July 23, 2018
Street vendors in Rio de Janeiro, Brazil: While growth is accelerating in some parts of Latin America, the recovery has become tougher for some of the largest economies (photo: Oliver Wintzen/Robert Harding/Newscom)
Economic activity in Latin America continues to recover. Following the pickup in domestic demand led by consumption in 2017, investment is finally gathering strength. […]
The global landscape has changed since our last update in October 2016. These changes have been mainly shaped by:
- An anticipated shift in the U.S. policy mix, higher growth and inflation, and a stronger dollar. In the United States—while potential policy changes remain uncertain—fiscal policy is likely to become expansionary, while monetary policy is expected to tighten faster than previously expected because of stronger demand and inflation pressures. As a result, growth is projected to rise to 2.3 percent in 2017 and 2.5 percent in 2018—a cumulative increase in GDP of ½ percentage point relative to the October forecast. The expected change in the policy mix and growth has led to an increase in global long-term interest rates, a stronger dollar in real effective terms, and a moderation of capital flows to Latin America.
- Improved outlook for other advanced economies and China for 2017–18, reflecting somewhat stronger activity in the second half of 2016 as well as projected policy stimulus.
- Some recovery in commodity prices, especially metal and oil prices, on the back of strong infrastructure and real […]
Following a rough start at the beginning of the year, both external and domestic conditions in Latin America and the Caribbean have improved. But the outlook for the region is still uncertain.
Commodity prices have recovered since their February 2016 trough, but they are still expected to remain low for the foreseeable future. This has been accompanied by a brake—or even a reversal—in the large exchange rate depreciations in some of the largest economies in the region.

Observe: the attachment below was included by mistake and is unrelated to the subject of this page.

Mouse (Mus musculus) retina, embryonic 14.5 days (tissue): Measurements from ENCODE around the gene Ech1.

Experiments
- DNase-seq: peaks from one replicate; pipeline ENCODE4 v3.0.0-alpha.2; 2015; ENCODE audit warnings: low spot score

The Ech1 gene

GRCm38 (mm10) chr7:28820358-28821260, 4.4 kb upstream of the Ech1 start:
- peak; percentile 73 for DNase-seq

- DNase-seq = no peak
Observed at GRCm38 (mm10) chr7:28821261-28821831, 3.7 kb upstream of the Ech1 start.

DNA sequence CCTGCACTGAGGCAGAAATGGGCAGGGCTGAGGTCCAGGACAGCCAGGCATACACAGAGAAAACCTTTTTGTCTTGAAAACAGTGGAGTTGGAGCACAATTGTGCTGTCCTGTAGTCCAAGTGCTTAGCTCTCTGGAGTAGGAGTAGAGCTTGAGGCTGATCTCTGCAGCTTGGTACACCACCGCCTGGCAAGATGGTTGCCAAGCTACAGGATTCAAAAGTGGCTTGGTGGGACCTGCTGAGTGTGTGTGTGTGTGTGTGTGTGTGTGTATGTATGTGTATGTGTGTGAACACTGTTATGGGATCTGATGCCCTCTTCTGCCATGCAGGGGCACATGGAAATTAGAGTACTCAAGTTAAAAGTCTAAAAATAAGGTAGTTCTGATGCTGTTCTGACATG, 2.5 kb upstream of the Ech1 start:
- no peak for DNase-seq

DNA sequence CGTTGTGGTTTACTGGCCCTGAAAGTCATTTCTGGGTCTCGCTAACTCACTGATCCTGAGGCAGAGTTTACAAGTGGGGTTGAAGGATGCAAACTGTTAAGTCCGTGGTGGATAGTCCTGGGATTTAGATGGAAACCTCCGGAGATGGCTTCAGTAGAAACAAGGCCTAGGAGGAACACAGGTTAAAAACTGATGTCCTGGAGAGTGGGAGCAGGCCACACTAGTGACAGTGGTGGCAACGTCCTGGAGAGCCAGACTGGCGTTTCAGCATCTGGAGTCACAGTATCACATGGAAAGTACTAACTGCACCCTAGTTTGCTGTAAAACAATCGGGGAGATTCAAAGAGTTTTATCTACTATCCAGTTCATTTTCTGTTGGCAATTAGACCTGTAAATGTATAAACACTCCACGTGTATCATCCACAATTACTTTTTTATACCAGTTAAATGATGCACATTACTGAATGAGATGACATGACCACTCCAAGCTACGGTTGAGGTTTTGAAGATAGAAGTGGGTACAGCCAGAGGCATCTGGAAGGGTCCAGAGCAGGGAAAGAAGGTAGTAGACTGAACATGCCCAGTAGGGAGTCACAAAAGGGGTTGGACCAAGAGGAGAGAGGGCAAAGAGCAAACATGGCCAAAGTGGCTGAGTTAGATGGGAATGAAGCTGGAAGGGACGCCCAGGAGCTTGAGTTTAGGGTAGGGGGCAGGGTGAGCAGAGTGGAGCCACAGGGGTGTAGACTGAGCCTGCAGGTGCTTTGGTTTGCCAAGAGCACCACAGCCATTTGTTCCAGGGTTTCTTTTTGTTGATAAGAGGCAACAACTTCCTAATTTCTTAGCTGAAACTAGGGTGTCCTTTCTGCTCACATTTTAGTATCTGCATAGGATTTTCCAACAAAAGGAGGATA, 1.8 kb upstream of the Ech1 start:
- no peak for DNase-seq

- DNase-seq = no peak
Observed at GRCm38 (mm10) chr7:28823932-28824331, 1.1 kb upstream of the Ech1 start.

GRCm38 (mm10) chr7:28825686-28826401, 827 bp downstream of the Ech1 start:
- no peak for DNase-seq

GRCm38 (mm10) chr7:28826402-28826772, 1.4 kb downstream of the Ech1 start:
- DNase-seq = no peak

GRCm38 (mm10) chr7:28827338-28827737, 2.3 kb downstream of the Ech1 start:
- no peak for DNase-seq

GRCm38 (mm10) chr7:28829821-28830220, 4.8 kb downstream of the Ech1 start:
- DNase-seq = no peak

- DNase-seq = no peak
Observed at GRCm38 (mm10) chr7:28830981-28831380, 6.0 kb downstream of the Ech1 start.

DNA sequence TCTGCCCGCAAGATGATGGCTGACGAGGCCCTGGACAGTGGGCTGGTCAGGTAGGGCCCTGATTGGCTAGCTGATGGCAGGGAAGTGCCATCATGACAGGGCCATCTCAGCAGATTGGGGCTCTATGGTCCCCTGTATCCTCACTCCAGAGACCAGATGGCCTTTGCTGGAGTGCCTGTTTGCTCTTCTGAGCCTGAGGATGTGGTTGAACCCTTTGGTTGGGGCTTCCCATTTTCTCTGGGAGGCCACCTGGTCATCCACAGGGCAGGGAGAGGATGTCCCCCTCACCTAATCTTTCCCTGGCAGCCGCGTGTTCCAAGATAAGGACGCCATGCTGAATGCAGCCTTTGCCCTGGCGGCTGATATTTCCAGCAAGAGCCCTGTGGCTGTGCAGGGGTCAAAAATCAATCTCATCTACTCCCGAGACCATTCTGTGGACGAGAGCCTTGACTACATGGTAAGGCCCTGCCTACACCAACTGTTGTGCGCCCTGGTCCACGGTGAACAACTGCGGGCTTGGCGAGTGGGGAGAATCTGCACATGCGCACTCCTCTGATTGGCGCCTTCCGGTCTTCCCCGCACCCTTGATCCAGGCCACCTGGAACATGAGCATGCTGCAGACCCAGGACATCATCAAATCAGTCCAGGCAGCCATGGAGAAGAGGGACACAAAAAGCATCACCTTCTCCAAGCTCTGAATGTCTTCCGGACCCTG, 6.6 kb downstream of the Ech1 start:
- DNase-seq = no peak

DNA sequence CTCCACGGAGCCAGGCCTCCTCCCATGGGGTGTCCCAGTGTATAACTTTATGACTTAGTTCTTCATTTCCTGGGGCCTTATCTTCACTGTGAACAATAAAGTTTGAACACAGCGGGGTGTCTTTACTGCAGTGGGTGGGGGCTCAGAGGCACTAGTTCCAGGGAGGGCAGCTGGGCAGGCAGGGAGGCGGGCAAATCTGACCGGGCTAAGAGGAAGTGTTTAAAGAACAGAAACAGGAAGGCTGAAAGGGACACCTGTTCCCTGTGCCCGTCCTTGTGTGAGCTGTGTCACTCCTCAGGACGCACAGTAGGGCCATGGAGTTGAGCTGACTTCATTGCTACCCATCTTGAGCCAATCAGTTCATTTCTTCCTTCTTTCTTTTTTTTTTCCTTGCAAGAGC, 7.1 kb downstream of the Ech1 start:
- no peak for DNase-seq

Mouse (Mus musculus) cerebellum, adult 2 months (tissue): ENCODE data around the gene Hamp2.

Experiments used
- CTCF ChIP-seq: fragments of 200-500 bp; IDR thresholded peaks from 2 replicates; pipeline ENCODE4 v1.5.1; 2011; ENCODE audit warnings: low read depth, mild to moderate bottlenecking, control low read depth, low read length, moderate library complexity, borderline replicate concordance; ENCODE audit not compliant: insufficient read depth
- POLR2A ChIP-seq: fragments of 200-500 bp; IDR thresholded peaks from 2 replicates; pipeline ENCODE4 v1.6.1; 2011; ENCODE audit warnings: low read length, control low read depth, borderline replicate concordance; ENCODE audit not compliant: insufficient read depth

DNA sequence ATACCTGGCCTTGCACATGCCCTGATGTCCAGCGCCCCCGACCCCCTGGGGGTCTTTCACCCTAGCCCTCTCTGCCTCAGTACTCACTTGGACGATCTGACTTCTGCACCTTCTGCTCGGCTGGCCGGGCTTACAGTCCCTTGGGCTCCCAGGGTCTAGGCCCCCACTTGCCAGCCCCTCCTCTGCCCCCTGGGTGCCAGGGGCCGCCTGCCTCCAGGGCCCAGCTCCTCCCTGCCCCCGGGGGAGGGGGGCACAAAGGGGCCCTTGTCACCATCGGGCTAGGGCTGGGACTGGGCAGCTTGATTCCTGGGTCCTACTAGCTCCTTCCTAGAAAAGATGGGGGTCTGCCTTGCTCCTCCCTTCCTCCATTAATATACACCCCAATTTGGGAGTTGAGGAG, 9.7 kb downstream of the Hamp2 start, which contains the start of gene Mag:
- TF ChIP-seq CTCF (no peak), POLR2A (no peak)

Economic activity in Latin America and the Caribbean has been cooling down for several years, and the temperature in many places is still falling. Regional growth is now expected to dip below 1 percent in 2015—down from 1.3 percent in 2014. Apart from a short-lived recession during the global financial crisis, this would be the slowest rate of growth since 2002.
However, growth dynamics vary across the region, broadly along North-South lines. While spring may be in the air for Mexico, Central America, and parts of the Caribbean, the economic climate remains decidedly chilly in much of South America. What is behind these divergent prospects, and how can a sunnier outlook be restored to the entire region?
The turn of the year usually brings a fresh dose of optimism. Yet, worries dominate across much of Latin America and the Caribbean today, as 2015 marks yet another year of reduced growth expectations. Regional growth is projected at just 1¼ percent, about the same low rate as in 2014 and almost 1 percentage point below our previous forecast. Challenging external conditions are an important drag for many countries. Still, it’s not too late for some good New Year’s resolutions to address domestic weaknesses and improve growth prospects.
By Sweta Saxena
1. Are emerging markets slowing down? Yes. They have been slowing down for some time now. GDP growth has declined from 7 percent during the pre-crisis period (2003-8) to 6 percent over the post-crisis period (2010-13) to 5 percent, in our projections, over the next 5 years (2014-18). This path is illustrated below in Chart 1. This last point stands out. Despite an uneven recovery, growth in advanced economies is projected to eventually recover. Not so for emerging markets.